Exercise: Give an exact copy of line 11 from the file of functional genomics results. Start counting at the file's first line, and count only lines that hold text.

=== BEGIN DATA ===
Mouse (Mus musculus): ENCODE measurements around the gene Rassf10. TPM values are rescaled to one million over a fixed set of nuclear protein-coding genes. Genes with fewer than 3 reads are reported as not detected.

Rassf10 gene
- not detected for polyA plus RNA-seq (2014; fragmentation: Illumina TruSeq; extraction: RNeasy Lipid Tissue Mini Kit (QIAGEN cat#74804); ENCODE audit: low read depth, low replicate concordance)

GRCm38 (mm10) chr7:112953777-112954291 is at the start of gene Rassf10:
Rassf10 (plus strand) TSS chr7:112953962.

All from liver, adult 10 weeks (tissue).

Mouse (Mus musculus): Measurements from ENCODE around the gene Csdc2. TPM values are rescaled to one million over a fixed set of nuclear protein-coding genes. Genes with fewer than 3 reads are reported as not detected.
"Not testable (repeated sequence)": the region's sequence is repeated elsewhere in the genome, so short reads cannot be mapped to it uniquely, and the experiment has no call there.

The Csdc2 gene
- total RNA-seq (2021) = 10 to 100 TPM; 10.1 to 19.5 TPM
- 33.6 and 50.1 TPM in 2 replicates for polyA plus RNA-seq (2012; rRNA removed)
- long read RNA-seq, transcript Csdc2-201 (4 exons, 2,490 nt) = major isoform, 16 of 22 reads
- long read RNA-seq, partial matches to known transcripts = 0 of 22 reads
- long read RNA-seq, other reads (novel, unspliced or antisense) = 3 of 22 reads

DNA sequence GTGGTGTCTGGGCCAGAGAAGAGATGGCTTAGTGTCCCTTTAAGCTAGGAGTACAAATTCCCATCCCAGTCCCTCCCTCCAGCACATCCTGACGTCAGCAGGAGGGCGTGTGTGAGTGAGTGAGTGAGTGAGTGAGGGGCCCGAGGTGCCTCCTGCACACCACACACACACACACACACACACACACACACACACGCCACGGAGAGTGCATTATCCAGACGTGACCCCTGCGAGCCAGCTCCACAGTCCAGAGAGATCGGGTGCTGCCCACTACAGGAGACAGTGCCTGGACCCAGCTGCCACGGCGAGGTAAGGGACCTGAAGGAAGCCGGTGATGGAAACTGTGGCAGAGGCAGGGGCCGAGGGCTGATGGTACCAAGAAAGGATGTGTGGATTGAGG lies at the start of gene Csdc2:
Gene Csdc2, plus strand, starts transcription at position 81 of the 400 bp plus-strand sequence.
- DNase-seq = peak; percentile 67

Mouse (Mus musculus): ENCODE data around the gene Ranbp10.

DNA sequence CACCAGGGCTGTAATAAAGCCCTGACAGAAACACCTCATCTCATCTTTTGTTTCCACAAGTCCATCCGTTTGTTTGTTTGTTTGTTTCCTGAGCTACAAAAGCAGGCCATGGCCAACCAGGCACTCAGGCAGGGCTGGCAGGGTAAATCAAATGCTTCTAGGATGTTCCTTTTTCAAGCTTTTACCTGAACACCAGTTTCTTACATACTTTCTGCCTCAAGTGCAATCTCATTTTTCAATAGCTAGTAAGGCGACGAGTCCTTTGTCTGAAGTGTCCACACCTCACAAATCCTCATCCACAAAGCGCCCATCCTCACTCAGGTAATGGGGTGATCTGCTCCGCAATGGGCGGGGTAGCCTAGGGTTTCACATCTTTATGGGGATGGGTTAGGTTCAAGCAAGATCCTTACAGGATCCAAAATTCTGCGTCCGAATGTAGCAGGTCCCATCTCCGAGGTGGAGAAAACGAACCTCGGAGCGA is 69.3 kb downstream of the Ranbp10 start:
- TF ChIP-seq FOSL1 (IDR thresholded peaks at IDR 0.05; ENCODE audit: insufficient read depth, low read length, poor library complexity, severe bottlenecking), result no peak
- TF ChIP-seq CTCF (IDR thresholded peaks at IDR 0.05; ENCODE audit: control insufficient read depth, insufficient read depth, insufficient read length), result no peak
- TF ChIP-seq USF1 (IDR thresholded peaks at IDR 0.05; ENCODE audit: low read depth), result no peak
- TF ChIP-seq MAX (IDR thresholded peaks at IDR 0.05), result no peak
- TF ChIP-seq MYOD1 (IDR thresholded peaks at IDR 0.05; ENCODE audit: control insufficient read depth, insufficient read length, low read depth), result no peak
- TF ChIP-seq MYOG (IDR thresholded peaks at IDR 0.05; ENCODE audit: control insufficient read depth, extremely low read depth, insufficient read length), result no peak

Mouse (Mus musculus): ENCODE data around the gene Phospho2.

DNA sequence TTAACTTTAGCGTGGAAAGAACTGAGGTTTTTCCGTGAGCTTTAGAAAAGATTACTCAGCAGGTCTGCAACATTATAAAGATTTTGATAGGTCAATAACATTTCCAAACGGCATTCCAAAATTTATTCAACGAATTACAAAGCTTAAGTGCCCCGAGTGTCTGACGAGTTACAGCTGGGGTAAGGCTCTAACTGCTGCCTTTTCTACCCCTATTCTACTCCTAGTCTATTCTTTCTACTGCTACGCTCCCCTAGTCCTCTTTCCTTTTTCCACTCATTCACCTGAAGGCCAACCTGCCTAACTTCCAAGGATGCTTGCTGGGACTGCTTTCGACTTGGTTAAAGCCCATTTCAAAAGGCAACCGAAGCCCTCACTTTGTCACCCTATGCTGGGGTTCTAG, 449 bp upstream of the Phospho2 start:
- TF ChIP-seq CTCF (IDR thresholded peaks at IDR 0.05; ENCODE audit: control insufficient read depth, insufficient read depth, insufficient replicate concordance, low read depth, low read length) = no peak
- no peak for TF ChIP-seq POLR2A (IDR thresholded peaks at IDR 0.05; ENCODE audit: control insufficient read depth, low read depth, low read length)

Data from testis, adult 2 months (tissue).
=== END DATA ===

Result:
- 33.6 and 50.1 TPM in 2 replicates for polyA plus RNA-seq (2012; rRNA removed)